The presence of certain clinical or oral findings may indicate that a removable dental prostheses such as dentures is not optimal therapy for a patient.


Conditions that may be a problem for a patient with dentures:

(1) denture retention compromised by severe morphologic problems in the supporting structures

(2) poor coordination of oral musculature

(3) mucosal tissues that are friable or that have a low tolerance to abrasion or adhesives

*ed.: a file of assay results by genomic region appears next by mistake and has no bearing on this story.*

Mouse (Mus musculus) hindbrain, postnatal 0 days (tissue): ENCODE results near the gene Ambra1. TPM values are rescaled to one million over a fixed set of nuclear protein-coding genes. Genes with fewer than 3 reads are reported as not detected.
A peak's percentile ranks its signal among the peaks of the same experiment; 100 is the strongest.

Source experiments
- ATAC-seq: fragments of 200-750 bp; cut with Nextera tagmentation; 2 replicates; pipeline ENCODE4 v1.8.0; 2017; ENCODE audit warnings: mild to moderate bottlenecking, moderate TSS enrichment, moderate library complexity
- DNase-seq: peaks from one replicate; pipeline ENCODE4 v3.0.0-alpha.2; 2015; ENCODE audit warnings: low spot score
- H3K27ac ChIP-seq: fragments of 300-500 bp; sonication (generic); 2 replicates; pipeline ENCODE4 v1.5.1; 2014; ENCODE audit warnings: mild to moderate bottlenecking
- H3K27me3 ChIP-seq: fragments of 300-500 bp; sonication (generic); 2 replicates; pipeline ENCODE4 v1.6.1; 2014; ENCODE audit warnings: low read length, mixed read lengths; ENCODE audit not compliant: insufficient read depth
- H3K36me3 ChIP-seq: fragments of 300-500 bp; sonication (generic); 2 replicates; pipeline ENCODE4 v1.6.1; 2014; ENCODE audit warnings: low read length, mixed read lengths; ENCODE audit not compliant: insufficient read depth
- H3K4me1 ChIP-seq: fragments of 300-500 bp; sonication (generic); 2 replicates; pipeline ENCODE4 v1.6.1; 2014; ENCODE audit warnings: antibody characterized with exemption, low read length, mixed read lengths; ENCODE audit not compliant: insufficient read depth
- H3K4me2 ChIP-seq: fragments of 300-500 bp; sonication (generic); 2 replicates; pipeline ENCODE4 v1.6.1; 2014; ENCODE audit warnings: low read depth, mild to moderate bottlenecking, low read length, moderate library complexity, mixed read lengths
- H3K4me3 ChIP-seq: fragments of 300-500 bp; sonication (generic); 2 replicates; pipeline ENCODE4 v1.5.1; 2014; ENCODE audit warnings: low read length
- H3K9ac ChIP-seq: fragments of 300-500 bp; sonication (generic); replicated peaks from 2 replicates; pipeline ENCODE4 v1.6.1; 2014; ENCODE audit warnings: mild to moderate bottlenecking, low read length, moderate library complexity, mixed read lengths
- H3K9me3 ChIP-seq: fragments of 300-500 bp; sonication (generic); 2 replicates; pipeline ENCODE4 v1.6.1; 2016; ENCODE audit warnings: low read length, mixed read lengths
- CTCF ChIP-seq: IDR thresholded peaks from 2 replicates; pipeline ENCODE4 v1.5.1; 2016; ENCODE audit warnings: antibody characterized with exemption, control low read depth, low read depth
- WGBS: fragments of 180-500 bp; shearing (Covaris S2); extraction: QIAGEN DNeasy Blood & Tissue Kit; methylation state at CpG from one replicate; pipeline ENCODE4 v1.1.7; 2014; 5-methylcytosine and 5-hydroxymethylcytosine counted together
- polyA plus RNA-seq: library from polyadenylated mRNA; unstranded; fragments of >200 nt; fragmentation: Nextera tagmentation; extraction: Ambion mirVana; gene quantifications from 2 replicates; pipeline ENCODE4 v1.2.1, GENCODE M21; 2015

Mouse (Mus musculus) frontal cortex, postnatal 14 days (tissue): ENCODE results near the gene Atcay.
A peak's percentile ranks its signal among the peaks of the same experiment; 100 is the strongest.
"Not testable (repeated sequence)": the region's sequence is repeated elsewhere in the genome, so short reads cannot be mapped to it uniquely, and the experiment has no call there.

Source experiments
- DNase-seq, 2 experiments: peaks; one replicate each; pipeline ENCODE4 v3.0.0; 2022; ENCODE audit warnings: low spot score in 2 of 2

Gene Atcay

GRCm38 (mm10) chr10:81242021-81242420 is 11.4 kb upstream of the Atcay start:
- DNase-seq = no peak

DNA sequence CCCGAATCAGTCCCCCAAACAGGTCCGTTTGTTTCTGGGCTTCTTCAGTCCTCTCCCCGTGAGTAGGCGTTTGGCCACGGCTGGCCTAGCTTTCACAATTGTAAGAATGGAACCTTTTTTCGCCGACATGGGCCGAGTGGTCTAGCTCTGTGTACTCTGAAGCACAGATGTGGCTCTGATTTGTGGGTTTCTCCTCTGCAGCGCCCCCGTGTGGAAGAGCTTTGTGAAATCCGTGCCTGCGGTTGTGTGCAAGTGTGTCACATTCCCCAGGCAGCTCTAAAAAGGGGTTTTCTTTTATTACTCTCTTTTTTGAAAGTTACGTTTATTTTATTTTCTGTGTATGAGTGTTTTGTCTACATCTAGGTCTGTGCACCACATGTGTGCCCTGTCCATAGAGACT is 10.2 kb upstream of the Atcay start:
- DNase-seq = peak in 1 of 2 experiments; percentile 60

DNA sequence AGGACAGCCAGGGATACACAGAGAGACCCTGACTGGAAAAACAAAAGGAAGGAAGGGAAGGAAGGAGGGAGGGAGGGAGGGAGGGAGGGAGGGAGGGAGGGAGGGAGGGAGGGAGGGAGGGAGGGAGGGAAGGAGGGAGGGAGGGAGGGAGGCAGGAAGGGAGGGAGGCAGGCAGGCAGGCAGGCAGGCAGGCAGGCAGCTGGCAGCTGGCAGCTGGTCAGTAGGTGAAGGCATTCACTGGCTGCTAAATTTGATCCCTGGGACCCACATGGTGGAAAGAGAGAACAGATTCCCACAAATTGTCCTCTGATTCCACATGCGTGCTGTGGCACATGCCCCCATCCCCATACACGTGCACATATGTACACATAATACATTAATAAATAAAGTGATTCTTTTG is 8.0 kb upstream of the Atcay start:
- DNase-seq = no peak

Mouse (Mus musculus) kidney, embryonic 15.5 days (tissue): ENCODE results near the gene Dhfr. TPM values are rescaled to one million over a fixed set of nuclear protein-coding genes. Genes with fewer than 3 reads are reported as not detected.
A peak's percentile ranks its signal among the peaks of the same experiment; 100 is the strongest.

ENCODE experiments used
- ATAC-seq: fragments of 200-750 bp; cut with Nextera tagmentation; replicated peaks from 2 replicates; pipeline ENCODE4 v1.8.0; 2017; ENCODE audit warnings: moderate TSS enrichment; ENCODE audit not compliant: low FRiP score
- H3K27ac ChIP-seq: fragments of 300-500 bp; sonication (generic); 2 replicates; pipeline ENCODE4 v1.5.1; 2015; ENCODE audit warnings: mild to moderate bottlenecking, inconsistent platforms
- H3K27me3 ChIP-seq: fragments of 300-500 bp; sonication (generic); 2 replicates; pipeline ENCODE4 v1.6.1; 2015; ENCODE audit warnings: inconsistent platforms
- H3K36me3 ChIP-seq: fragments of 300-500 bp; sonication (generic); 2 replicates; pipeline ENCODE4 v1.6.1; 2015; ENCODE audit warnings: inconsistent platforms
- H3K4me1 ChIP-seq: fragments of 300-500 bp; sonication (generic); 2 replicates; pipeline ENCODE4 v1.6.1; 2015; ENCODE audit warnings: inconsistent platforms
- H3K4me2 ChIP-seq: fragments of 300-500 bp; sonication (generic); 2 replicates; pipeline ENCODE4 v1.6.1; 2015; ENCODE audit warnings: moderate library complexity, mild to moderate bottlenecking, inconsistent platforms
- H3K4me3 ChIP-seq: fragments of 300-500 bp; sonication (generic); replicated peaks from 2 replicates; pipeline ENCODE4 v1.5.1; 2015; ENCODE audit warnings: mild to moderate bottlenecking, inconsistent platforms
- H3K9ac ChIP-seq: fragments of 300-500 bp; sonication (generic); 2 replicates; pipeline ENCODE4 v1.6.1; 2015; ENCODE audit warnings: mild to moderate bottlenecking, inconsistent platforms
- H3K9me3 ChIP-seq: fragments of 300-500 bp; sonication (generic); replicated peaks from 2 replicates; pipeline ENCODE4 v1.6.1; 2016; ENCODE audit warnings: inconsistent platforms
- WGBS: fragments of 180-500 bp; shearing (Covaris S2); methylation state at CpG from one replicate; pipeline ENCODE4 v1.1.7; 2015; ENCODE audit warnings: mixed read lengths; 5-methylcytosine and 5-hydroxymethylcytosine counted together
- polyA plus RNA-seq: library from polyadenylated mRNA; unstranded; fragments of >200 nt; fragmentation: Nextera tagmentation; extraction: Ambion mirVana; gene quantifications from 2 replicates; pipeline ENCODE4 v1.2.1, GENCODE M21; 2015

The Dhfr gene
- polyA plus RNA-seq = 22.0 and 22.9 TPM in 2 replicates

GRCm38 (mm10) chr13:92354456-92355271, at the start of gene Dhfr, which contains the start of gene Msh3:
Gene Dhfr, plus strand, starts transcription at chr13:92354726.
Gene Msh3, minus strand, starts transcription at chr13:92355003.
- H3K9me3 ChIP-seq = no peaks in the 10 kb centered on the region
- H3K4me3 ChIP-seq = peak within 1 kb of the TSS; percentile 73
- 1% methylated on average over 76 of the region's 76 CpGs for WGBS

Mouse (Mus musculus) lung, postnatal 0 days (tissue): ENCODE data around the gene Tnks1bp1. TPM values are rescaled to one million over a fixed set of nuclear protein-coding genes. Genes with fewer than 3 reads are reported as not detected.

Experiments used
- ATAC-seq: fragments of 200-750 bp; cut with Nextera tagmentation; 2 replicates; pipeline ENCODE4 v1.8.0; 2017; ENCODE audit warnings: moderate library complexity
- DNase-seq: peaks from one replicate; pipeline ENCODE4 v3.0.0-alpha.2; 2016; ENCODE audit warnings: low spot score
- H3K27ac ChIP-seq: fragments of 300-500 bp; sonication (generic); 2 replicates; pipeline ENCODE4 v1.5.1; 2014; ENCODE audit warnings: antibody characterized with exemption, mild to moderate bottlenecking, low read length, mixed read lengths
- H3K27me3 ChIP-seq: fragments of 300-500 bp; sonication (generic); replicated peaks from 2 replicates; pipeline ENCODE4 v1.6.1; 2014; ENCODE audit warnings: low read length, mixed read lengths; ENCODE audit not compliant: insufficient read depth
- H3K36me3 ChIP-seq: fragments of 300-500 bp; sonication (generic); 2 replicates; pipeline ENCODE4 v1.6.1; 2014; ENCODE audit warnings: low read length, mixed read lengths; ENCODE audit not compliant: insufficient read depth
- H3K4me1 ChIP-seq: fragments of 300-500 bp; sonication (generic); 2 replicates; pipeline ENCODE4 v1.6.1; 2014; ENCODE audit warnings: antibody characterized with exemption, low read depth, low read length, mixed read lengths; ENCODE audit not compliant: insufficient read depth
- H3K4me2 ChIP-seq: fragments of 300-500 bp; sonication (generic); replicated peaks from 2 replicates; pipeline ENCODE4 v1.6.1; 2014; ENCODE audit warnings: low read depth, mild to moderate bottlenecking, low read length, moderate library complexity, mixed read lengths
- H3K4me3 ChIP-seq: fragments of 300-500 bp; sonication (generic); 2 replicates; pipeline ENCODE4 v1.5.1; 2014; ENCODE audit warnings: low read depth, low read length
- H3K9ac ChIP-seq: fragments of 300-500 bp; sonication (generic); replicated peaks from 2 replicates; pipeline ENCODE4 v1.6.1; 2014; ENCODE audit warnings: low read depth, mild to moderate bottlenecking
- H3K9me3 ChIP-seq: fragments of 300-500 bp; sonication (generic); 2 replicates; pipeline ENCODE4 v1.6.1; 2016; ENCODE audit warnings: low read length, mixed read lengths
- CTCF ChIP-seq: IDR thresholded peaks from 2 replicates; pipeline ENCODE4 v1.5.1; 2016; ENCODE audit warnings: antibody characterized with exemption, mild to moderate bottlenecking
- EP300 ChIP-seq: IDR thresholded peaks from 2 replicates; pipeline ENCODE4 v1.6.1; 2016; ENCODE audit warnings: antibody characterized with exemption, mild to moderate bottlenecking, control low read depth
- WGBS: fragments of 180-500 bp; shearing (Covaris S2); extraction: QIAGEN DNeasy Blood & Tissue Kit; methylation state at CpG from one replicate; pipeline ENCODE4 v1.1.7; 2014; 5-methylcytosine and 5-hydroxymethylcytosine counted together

(4) personal habits that result in instability of the dentures and/or soreness of the underlying mucosal surfaces

(5) prosthodontic expectations that are unrealistic

(6) wearing dentures triggers the gag reflex regularly

(7) psychologically unable to wear dentures despite optimum function

(8) number and location of residual teeth unfavorable for use as abutments

(9) single tooth loss and unable to use adjacent teeth as abutments


A patient with one or more of these findings should be evaluated for an alternative therapy, such as an tissue-integrated prosthesis.


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